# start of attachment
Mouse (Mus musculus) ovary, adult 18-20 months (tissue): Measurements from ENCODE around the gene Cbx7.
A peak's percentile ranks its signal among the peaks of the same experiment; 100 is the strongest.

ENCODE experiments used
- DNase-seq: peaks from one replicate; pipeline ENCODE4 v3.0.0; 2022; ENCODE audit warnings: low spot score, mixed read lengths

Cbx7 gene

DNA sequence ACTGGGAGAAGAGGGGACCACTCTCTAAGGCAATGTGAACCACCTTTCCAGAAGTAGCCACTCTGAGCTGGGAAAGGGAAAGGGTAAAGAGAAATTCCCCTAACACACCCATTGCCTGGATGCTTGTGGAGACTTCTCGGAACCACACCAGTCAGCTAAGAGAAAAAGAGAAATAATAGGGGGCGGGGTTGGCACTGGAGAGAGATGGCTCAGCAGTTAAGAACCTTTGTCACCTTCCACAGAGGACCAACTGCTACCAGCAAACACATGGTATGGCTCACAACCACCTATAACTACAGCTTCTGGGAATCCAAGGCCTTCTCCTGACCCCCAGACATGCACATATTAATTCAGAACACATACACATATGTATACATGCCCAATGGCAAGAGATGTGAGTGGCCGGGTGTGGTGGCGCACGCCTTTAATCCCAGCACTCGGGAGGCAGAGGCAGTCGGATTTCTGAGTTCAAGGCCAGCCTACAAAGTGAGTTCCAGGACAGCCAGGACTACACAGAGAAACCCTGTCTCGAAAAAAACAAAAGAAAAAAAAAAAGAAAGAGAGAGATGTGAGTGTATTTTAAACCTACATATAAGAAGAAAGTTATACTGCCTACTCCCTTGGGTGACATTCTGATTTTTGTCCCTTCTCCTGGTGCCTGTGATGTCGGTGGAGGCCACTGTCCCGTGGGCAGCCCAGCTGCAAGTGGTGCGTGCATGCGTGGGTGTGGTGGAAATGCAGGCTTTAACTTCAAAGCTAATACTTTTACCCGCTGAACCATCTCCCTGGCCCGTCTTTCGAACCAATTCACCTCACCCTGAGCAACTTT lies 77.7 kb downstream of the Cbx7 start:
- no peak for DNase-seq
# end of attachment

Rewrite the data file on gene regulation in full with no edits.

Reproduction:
Mouse (Mus musculus) ovary, adult 18-20 months (tissue): Measurements from ENCODE around the gene Cbx7.
A peak's percentile ranks its signal among the peaks of the same experiment; 100 is the strongest.

ENCODE experiments used
- DNase-seq: peaks from one replicate; pipeline ENCODE4 v3.0.0; 2022; ENCODE audit warnings: low spot score, mixed read lengths

Cbx7 gene

DNA sequence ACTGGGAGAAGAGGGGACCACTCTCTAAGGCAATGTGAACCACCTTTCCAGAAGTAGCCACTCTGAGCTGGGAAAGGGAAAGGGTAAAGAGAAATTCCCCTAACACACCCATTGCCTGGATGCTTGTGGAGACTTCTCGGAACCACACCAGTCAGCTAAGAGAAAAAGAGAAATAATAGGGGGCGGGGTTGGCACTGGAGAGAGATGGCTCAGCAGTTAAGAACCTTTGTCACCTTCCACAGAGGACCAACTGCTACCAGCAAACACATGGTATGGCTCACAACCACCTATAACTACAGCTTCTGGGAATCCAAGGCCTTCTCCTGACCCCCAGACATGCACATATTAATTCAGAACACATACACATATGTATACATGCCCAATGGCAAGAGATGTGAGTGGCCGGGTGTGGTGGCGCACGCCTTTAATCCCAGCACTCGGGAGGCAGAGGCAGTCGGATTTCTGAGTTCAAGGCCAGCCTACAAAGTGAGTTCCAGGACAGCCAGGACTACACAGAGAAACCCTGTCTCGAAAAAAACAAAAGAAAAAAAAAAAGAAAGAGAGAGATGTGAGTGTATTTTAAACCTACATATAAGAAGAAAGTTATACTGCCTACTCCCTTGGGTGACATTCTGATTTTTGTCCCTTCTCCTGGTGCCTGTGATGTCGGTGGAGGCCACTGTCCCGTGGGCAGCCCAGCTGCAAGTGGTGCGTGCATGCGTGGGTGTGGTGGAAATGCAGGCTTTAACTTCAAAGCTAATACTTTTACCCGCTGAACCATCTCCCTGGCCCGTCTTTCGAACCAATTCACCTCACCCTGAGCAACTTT lies 77.7 kb downstream of the Cbx7 start:
- no peak for DNase-seq